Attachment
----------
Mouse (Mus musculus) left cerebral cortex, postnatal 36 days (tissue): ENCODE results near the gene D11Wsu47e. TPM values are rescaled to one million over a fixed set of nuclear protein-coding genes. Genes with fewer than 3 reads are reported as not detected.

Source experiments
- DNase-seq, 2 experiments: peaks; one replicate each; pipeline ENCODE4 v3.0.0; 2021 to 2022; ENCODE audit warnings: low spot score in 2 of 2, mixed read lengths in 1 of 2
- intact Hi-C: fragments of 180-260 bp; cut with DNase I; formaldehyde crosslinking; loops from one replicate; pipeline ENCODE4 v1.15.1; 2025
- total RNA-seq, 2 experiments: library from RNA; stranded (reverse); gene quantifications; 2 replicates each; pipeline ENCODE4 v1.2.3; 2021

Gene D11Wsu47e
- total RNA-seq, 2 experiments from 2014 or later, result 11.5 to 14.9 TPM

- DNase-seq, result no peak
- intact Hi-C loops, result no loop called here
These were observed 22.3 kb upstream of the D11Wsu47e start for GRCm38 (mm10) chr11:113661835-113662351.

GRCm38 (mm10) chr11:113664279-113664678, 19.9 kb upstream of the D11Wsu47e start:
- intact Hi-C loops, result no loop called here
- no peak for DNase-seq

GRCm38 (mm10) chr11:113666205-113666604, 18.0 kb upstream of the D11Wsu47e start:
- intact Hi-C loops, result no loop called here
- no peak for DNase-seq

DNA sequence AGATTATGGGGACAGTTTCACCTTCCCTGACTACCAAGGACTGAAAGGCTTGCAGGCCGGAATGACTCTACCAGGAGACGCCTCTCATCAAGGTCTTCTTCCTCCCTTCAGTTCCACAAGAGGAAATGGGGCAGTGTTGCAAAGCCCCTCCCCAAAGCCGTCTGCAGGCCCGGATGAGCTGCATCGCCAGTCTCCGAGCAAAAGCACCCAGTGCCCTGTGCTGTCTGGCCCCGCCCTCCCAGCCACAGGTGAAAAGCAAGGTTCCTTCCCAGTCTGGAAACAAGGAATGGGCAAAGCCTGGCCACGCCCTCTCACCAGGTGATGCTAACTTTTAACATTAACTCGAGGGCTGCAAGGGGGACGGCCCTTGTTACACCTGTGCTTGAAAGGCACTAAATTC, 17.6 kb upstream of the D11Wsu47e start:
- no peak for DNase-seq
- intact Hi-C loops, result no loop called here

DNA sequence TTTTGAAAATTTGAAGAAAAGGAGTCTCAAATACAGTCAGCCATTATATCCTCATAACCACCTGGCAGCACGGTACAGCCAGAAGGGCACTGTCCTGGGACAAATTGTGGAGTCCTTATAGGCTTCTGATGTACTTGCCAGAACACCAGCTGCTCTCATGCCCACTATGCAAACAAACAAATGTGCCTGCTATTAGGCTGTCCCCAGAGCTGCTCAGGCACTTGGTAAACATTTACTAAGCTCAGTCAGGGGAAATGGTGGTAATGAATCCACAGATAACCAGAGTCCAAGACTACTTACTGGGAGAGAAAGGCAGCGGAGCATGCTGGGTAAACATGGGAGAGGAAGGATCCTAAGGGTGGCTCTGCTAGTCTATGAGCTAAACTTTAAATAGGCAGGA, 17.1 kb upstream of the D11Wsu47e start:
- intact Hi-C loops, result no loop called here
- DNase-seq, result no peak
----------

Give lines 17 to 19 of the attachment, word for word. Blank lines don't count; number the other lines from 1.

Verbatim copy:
DNA sequence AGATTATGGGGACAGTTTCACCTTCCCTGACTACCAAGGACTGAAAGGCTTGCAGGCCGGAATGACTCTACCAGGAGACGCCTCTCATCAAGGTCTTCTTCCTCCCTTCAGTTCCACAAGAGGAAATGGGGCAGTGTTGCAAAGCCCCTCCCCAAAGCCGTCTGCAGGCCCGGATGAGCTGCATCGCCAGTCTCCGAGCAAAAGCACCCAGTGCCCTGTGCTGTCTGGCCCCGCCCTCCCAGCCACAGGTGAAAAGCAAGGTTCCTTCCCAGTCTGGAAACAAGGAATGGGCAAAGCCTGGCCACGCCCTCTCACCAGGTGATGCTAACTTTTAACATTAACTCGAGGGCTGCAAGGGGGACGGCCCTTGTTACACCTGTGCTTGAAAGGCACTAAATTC, 17.6 kb upstream of the D11Wsu47e start:
- no peak for DNase-seq
- intact Hi-C loops, result no loop called here